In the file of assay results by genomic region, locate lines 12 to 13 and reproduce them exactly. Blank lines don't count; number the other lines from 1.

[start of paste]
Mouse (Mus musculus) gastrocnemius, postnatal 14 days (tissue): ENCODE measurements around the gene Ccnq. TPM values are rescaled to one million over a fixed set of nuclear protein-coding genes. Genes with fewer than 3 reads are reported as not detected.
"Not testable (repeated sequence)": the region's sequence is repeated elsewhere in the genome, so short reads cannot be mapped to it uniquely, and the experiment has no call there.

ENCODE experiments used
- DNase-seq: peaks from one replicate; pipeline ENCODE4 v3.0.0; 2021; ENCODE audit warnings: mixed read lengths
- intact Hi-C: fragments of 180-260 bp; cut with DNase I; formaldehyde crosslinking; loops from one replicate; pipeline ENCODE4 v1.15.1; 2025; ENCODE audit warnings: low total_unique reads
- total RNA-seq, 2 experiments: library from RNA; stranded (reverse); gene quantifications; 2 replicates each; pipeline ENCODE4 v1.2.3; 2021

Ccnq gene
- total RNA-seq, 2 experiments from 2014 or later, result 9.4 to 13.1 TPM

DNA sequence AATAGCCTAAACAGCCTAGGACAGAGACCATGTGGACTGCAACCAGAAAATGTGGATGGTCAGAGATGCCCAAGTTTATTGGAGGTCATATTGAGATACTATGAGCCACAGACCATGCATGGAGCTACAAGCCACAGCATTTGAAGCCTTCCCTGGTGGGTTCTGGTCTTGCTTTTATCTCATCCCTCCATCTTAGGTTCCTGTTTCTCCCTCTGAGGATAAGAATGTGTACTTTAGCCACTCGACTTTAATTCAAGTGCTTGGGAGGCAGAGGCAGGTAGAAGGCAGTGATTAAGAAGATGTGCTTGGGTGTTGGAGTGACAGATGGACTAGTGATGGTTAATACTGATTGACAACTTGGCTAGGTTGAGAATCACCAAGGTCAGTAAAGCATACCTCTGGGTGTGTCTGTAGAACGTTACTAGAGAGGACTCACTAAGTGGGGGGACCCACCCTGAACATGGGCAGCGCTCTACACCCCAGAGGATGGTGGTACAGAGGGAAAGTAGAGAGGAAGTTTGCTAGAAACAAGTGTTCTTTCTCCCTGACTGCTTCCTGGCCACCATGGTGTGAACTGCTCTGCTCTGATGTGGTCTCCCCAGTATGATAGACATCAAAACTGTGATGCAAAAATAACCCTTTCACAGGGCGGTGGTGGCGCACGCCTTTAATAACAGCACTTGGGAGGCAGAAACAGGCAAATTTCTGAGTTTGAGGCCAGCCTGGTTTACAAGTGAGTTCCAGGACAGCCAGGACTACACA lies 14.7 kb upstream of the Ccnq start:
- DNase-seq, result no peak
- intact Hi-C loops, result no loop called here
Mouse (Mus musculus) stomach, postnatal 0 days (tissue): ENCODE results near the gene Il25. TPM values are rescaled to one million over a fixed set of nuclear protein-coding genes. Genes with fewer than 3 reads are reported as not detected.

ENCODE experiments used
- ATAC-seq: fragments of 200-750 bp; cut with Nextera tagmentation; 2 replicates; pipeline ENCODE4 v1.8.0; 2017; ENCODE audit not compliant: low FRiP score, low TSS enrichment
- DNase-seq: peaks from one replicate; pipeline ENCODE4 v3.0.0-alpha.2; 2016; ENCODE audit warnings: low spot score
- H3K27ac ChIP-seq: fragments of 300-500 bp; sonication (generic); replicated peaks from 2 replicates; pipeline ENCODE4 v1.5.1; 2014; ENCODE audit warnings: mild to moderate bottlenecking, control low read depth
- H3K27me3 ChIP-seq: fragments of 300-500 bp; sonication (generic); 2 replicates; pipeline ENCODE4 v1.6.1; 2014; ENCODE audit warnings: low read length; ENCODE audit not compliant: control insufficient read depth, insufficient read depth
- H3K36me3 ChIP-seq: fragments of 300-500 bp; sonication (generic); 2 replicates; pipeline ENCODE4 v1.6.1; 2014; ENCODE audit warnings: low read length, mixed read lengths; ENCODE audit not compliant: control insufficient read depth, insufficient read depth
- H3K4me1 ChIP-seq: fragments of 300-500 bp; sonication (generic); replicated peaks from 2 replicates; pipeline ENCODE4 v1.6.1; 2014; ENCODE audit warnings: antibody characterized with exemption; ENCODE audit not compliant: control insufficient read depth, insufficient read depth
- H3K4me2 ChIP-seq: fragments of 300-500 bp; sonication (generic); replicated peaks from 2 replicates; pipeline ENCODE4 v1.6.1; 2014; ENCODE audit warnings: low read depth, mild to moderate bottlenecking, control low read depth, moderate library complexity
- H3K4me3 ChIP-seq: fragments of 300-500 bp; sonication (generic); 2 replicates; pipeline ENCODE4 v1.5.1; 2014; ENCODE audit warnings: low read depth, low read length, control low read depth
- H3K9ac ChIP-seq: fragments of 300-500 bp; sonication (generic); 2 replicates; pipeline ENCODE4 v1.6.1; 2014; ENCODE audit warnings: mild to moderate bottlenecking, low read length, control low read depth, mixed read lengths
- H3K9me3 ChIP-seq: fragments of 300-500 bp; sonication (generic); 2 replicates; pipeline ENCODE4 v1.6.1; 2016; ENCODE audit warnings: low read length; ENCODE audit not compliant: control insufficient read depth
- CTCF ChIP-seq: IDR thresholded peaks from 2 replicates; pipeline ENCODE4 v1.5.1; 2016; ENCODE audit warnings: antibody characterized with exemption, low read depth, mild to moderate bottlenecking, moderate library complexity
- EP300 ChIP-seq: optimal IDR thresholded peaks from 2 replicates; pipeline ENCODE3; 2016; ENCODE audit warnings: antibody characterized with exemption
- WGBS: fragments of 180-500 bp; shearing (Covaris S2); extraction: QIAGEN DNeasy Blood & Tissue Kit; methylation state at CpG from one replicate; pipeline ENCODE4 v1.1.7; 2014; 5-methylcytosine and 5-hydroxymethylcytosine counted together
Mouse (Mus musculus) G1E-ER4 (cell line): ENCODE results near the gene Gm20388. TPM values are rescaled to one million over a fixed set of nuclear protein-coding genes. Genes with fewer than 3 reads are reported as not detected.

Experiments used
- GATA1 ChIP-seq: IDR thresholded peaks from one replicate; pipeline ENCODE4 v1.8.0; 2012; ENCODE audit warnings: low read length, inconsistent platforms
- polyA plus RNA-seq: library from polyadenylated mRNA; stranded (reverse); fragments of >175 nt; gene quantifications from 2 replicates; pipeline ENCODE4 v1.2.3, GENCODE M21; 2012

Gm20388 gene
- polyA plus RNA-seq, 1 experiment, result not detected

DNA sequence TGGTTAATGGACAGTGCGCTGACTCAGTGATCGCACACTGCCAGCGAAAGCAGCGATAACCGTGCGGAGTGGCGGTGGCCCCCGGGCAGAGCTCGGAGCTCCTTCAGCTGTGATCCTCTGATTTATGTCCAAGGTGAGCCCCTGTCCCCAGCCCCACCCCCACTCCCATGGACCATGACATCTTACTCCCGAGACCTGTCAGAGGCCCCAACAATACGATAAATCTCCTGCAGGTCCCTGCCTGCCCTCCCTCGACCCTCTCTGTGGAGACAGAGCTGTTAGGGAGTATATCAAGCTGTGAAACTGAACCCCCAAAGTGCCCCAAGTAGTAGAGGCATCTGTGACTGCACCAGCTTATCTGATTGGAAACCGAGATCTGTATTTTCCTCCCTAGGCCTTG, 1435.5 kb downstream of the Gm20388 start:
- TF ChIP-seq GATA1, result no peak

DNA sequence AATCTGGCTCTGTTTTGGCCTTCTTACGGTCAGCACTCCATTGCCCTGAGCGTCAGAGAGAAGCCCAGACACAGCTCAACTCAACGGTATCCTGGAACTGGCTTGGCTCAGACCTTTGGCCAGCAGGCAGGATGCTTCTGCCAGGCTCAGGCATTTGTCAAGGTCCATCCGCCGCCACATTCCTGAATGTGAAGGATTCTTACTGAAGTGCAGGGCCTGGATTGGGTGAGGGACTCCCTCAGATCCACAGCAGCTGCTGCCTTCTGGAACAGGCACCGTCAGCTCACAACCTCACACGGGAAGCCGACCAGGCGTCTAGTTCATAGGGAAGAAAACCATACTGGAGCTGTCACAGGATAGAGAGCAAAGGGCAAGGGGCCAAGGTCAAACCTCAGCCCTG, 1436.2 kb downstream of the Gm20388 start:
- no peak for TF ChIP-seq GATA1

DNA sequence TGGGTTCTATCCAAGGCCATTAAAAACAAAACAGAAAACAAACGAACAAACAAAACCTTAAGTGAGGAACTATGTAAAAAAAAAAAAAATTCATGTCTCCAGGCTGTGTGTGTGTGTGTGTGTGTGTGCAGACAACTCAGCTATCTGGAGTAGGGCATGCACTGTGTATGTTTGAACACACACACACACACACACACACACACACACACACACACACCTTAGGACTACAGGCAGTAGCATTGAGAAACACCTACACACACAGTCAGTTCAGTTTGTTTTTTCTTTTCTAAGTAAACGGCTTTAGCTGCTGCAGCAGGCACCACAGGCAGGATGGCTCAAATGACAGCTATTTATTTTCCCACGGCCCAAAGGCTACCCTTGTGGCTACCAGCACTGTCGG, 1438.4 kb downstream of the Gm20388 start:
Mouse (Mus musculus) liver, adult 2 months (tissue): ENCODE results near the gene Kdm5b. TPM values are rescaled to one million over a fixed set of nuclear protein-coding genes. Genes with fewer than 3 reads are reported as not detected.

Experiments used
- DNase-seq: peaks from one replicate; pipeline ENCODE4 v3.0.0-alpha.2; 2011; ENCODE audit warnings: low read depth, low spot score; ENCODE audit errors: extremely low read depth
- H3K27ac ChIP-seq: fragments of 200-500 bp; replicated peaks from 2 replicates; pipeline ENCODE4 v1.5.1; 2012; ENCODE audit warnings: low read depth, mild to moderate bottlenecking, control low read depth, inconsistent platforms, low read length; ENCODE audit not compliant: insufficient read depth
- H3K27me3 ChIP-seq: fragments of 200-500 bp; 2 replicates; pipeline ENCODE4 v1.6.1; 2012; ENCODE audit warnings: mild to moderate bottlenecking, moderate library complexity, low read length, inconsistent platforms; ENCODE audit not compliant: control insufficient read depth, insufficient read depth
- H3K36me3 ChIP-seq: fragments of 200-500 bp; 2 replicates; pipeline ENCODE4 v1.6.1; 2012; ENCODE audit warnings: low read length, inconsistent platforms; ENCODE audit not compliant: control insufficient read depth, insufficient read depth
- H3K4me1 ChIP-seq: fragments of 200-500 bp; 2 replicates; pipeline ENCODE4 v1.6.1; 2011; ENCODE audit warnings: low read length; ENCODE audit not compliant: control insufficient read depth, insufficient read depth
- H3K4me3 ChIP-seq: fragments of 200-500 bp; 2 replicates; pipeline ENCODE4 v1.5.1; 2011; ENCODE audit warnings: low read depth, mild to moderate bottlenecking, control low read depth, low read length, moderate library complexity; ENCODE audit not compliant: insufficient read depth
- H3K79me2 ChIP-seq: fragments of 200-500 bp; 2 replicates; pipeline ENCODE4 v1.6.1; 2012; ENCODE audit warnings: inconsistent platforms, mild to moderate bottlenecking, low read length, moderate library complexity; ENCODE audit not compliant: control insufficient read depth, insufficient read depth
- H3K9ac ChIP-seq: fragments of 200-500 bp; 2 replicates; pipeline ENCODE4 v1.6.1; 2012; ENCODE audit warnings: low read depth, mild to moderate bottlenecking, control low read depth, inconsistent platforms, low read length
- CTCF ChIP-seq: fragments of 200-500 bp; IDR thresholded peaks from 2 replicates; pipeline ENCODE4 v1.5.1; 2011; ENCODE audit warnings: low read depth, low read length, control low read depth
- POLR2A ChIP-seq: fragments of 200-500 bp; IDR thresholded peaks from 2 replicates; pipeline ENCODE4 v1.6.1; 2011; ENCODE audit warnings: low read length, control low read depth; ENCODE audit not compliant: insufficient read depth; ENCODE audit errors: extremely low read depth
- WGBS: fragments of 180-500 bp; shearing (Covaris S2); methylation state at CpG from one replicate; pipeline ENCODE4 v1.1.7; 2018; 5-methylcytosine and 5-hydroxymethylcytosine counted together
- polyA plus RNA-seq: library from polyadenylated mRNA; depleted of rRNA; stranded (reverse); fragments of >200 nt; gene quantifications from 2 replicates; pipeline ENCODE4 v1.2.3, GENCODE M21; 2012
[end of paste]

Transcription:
Mouse (Mus musculus) stomach, postnatal 0 days (tissue): ENCODE results near the gene Il25. TPM values are rescaled to one million over a fixed set of nuclear protein-coding genes. Genes with fewer than 3 reads are reported as not detected.

ENCODE experiments used